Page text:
SJSU Research Foundation hosts international Podcar Alliance meeting
Buford "Buff" Furman
An interdisciplinary group of upwards of 35 SJSU students is creating a next-generation system of truly sustainable urban transportation. The project is a solar-powered automated transit network (ATN) where vehicles travel on a network of guideways elevated 20 to 30 feet above existing roadways.
Aptly named the Spartan Superway, it is being developed by cohorts of students from mechanical, electrical, and computer engineering; industrial design; urban planning; and business, with guidance from Mechanical Engineering Professor Burford “Buff ” Furman and co-founder of the International Institute of Sustainable Transportation, Ron Swenson. The ATN development project began in 2012. Over the past two years, the team has succeeded in constructing a full- and partial-scale operational models of the guideway and suspended vehicles. The next goal is to establish a test track located near the SJSU south campus. The team has already begun to lay out network paths for connection of the north and south campuses and the Tamien Light Rail and Caltrain stations.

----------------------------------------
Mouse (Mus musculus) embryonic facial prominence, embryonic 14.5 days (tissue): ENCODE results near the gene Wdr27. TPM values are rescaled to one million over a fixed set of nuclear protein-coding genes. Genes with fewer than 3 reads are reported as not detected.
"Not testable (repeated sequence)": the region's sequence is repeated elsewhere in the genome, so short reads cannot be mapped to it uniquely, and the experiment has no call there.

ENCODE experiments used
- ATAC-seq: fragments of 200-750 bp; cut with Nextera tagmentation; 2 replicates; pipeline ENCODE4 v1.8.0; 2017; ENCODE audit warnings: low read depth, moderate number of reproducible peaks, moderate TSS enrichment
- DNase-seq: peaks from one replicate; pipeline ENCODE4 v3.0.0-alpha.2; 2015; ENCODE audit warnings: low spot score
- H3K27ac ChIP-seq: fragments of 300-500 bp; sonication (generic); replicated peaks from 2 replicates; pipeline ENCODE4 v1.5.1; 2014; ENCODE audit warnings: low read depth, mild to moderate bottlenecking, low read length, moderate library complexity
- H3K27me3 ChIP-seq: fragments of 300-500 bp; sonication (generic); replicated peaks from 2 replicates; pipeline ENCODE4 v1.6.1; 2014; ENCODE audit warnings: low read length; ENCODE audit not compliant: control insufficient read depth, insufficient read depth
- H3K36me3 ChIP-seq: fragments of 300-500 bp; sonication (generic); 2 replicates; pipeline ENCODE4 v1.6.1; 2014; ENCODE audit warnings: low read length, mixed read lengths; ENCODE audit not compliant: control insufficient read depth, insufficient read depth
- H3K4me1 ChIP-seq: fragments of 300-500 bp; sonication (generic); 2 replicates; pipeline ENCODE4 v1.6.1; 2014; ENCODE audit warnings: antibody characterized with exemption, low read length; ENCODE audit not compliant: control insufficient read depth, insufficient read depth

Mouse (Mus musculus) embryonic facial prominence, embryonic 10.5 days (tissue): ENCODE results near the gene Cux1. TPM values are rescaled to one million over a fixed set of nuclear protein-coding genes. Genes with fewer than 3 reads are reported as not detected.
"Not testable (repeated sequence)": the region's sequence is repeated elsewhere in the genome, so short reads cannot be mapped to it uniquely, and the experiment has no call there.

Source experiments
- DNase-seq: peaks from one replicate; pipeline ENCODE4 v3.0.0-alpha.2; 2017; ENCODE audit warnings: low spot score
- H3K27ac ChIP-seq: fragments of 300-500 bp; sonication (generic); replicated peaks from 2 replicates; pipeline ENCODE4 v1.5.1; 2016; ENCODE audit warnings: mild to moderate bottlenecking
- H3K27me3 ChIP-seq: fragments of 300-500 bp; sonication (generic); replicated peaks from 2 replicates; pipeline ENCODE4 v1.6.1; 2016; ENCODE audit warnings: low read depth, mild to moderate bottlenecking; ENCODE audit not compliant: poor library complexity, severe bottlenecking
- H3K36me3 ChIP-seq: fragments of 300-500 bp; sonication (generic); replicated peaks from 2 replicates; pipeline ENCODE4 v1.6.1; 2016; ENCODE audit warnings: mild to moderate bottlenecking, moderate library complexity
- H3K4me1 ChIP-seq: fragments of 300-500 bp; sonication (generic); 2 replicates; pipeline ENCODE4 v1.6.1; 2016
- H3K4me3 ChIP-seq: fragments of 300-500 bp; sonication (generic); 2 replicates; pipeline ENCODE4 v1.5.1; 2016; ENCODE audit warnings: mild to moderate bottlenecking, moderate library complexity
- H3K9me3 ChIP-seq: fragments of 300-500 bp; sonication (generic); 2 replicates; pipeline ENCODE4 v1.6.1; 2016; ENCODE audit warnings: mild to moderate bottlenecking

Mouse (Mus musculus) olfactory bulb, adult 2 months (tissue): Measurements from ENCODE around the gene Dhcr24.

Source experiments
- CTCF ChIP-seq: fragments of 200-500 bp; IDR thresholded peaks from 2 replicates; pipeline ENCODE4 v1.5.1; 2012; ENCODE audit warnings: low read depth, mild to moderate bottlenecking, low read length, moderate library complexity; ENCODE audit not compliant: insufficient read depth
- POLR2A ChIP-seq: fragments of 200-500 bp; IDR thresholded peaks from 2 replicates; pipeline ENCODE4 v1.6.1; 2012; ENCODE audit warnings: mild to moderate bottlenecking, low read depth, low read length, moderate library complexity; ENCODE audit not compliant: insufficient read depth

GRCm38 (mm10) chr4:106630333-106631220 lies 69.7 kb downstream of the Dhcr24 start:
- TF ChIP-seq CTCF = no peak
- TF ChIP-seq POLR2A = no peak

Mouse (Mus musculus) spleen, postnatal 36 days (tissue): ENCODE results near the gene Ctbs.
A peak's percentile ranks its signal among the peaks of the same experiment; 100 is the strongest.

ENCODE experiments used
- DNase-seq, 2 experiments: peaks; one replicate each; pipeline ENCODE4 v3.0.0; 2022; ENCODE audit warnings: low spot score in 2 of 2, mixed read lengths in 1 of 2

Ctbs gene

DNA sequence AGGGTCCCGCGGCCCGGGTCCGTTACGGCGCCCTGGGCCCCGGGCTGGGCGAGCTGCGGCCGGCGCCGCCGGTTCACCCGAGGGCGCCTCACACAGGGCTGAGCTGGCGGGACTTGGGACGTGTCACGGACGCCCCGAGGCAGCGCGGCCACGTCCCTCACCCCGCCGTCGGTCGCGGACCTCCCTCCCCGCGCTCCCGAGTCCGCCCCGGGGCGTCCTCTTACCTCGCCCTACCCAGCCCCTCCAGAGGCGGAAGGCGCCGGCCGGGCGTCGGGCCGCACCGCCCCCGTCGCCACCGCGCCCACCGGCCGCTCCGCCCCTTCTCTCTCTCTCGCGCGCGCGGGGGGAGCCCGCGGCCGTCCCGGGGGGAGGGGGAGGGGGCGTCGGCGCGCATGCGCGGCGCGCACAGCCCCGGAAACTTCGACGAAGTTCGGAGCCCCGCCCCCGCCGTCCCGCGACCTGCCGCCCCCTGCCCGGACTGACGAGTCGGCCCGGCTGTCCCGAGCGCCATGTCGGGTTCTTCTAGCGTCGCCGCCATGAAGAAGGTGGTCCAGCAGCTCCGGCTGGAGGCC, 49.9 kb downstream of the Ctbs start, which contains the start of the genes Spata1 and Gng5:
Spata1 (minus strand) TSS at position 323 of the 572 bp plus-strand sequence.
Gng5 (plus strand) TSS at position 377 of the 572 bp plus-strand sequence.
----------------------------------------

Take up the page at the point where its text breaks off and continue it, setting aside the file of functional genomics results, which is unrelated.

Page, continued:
The SJSU Research Foundation is closely involved with helping to shape next steps, potential sources of funding and an ecosystem of partners. As an example, the SJSU Research Foundation recently hosted a meeting with external parties who have created a Podcar Alliance, including Professor Furman, Swenson Solar, Futran Podcars from South Africa, and Transit Control Solutions. Professor Furman and the SJSU Research Foundation are also exploring opportunities to establish an Industry-University Cooperative Research Center sponsored by NSF.
Feasibility of the system is being proven by a 1.5 mile long mining application in South Africa based on similar technology that will haul ore from a coal mine. The solution offers the potential for a more cost effective mode of point-to-point, on-demand mode of urban transport that is truly sustainable and also environmentally friendly.
“Our students have a vital and unique role to play in realizing the promise of solar-powered ATNs,” said Professor Furman. “The whole enterprise is simultaneously advancing the system’s technology and educating the workers and entrepreneurs who will step into this new transit paradigm when it gains widespread acceptance.”
Below: SJSU students Cory Ostermann and Man Ho verify operation of the 1/12 scale of the Spartan Superway ATN model.